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Florence, A Delicate Case (The Writer and the City)

by David Leavitt

ISBN 1582342393 / 9781582342399 / 1-58234-239-3
Publisher Bloomsbury
Language English
Edition Hardcover
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Book summary

David Leavitt has long been a writer of rare distinction, and Florence, a Delicate Case is a compact and highly pleasurable book that functions on many levels. Firstly, there is the enjoyment of the prose: Leavitt's pithy, poetic style is immensely evocative, always erudite and unfailingly entertaining. Then there is the detailed and atmospheric evocation of one of the world's most beguiling cities. But most of all, Leavitt's book is a brilliant panoply of some of the most remarkable characters (literary and otherwise) who made Firenze their home.

Beginning by speculating as to why Florence has always proved such a desirable destination for would-be suicides, Leavitt's asks what makes the city (in the words of Henry James) such a "delicate case" for natives and incomers alike. Smoothly negotiating past and present, Leavitt details the history of the foreign colony from the middle of the 19th century until the dark days of the Mussolini era and, later, the last gasp of the Anglo-Florentine colony marked by the passing of such luminaries as Harold Acton and John Pope-Hennessy.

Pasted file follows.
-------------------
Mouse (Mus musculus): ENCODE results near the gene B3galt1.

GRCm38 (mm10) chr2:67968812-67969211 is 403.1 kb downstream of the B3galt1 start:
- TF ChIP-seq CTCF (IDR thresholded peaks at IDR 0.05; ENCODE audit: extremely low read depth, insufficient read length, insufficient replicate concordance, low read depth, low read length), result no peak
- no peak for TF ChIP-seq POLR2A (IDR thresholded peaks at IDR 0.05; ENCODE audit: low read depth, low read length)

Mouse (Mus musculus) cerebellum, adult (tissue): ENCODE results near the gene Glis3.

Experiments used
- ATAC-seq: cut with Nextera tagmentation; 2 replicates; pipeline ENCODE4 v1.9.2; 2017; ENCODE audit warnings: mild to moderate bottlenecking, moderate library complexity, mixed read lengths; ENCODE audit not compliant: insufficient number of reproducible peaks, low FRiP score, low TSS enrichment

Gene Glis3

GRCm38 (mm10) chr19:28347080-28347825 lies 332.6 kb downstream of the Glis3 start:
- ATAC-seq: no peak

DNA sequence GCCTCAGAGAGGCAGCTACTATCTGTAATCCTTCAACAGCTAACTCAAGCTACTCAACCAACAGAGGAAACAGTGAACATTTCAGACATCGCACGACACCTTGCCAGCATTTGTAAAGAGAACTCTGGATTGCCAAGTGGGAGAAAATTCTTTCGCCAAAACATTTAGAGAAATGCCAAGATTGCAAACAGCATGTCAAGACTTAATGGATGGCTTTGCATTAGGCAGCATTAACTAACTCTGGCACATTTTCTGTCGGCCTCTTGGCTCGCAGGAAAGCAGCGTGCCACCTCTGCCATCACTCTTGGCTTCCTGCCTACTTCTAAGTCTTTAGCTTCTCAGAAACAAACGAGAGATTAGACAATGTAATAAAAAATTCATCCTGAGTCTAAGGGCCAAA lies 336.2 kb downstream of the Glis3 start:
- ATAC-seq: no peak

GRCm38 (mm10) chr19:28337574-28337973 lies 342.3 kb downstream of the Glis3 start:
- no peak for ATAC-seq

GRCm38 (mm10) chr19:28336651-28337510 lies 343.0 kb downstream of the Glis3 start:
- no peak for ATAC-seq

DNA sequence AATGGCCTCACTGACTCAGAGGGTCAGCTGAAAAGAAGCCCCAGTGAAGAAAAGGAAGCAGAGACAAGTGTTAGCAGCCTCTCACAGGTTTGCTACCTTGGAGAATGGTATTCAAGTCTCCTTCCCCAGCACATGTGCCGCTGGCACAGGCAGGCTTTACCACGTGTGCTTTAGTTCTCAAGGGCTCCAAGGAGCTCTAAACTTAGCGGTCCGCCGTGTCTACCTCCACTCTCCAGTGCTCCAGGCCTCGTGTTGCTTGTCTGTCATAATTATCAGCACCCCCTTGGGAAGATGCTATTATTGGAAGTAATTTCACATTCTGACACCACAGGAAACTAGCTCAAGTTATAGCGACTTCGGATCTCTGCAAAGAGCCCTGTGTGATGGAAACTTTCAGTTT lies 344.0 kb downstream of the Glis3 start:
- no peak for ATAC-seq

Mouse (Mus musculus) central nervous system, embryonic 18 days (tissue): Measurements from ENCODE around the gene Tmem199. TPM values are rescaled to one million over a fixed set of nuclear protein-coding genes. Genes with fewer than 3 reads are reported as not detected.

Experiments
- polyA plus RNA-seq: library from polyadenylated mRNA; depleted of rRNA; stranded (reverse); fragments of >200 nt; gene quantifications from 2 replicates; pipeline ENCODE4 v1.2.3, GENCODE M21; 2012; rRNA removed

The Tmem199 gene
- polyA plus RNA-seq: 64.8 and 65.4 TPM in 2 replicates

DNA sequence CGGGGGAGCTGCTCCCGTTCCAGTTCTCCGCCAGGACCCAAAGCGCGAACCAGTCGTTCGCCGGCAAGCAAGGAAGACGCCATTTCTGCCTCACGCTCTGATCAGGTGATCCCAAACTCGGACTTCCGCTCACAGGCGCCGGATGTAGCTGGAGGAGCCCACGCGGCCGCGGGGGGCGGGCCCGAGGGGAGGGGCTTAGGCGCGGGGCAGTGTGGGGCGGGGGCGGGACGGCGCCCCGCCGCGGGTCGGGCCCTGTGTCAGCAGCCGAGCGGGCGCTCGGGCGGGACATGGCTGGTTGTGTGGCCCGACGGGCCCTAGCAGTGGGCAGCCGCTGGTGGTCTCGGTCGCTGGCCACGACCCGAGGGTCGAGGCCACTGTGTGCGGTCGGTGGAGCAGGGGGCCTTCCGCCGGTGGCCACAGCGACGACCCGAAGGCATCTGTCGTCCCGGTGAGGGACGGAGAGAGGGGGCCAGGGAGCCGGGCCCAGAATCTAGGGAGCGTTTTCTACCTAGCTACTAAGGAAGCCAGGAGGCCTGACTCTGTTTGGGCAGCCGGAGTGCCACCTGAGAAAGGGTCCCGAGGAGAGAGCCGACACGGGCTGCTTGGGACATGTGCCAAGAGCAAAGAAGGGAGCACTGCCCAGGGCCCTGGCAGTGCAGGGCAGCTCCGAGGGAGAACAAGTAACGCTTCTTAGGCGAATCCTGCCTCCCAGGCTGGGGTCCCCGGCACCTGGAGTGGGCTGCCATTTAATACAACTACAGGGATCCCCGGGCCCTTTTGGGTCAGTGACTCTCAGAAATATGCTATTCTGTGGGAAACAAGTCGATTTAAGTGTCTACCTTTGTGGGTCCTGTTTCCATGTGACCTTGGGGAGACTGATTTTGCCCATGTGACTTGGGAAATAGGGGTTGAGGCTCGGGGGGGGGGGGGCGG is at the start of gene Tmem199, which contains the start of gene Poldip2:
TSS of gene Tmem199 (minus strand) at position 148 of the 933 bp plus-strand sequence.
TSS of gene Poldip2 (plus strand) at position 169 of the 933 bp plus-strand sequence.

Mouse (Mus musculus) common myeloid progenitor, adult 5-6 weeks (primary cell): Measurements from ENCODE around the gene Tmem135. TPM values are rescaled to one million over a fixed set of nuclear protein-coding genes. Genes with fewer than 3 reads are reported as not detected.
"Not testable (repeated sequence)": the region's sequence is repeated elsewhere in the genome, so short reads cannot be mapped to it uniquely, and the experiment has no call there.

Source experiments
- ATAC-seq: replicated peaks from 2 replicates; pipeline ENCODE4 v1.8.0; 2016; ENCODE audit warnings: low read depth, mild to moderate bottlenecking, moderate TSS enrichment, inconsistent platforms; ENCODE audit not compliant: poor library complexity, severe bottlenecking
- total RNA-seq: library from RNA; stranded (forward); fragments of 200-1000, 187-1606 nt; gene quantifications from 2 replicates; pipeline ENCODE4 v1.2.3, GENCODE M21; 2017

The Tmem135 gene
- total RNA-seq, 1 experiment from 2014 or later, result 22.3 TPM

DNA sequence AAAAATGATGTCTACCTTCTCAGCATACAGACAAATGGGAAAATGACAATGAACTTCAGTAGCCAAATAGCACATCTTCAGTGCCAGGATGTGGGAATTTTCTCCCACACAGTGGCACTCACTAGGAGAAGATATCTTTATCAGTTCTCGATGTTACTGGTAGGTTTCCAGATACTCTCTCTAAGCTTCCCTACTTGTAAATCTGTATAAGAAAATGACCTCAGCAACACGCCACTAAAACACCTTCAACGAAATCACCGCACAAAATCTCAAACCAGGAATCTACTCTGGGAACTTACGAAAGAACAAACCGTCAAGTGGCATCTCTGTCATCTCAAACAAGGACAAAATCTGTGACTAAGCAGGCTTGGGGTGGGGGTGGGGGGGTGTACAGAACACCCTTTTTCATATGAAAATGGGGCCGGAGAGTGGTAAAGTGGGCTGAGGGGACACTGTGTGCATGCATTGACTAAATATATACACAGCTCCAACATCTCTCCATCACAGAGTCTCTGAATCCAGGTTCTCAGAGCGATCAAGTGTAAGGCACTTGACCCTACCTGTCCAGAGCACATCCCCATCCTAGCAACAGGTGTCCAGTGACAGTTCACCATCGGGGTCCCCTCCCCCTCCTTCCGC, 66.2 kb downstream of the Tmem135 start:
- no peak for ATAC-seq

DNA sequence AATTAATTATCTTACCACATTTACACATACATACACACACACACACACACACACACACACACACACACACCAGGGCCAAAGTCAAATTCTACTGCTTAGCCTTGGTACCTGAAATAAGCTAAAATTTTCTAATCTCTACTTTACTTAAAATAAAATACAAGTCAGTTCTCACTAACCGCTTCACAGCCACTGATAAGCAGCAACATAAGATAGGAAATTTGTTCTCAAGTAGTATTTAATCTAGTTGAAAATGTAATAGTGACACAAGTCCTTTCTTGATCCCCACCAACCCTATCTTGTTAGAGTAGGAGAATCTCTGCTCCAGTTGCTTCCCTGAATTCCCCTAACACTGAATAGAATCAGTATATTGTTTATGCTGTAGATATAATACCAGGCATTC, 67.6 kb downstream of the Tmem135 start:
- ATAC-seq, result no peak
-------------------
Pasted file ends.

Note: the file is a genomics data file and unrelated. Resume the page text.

There are marvellously entertaining portraits of such talented visitors to the city as EM Forster, Tchaikovsky and DH Lawrence (Florence was always a centre for the sexual taboo-breakers--Leavitt is particularly perceptive when dealing with the many gay artists and writers who strolled down the Via Tornabuoni). But the author is just as diverting when discussing the wastrels and eccentrics. Who is the book aimed at? That's not quite clear--but if you're interested in the city, or its wildly disparate cast of characters, you're sure to find several tempting nuggets in this concise volume. --Barry Forshaw [via]